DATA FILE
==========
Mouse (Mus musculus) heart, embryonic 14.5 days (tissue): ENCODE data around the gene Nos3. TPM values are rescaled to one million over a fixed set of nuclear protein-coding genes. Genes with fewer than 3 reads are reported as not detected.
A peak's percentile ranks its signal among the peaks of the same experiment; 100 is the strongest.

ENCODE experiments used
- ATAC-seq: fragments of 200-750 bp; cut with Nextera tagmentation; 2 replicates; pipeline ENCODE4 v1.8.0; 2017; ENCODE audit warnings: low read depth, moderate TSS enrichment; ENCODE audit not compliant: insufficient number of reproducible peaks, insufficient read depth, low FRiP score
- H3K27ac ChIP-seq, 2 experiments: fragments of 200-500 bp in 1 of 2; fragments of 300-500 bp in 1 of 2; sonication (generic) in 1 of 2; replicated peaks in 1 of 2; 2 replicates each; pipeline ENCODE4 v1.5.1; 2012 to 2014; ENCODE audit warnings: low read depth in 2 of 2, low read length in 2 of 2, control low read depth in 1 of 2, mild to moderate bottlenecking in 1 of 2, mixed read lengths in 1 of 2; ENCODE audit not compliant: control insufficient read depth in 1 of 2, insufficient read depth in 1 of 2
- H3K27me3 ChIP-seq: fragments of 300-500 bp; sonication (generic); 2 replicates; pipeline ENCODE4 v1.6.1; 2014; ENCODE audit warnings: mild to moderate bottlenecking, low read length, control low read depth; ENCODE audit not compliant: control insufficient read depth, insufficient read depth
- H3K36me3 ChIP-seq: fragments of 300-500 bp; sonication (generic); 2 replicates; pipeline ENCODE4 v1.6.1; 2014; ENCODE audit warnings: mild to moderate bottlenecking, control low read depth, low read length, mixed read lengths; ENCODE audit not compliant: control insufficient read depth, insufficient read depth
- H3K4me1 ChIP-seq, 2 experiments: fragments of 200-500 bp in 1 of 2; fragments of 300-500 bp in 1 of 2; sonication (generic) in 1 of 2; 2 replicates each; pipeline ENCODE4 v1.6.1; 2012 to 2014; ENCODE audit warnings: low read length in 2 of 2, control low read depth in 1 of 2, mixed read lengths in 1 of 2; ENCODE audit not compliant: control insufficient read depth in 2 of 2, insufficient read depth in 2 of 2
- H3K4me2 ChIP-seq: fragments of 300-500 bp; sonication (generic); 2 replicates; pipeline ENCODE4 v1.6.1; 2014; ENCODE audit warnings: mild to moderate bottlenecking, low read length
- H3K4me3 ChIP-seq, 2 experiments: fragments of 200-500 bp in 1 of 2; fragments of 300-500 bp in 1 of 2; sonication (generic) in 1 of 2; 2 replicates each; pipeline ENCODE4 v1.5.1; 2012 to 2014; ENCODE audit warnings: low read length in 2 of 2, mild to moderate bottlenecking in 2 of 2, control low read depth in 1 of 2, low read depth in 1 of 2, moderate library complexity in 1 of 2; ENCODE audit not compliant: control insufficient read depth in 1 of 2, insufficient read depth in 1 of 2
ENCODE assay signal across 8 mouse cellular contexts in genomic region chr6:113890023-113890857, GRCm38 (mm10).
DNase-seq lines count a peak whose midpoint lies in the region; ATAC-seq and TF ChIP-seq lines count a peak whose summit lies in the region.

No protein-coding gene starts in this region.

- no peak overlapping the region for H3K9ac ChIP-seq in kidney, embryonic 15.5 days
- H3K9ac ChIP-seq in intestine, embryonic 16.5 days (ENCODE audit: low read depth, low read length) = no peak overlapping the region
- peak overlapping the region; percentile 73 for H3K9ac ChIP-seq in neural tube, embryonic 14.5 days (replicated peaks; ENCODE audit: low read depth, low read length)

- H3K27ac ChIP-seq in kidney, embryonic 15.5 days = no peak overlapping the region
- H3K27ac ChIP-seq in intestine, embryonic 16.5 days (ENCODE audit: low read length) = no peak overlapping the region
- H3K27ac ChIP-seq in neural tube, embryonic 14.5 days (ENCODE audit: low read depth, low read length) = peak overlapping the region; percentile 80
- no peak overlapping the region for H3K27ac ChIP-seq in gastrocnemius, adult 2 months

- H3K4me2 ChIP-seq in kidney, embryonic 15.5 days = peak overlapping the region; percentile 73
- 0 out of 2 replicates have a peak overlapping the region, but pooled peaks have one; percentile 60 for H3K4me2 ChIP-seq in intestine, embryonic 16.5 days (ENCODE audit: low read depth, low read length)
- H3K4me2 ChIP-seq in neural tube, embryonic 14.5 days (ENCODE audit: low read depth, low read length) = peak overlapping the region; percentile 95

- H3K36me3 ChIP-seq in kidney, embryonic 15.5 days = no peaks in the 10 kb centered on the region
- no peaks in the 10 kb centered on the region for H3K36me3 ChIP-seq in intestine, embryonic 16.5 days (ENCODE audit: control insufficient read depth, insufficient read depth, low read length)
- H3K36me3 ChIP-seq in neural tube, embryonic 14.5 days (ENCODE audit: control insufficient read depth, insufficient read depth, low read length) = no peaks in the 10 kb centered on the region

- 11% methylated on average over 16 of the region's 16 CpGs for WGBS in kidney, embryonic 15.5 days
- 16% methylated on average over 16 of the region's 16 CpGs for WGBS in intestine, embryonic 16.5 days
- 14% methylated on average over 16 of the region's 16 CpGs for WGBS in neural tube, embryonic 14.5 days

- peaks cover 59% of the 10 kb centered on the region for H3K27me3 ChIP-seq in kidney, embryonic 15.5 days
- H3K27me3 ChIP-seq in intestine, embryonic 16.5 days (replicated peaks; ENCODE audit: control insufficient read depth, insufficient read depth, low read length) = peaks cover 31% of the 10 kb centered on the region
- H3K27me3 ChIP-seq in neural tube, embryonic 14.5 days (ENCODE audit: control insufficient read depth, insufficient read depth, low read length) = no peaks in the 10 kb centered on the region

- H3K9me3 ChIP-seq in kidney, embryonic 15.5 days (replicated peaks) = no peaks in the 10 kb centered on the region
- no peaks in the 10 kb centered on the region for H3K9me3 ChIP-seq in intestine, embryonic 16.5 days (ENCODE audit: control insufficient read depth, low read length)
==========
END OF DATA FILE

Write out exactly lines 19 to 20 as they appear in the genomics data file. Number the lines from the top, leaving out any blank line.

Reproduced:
- H3K27ac ChIP-seq in neural tube, embryonic 14.5 days (ENCODE audit: low read depth, low read length) = peak overlapping the region; percentile 80
- no peak overlapping the region for H3K27ac ChIP-seq in gastrocnemius, adult 2 months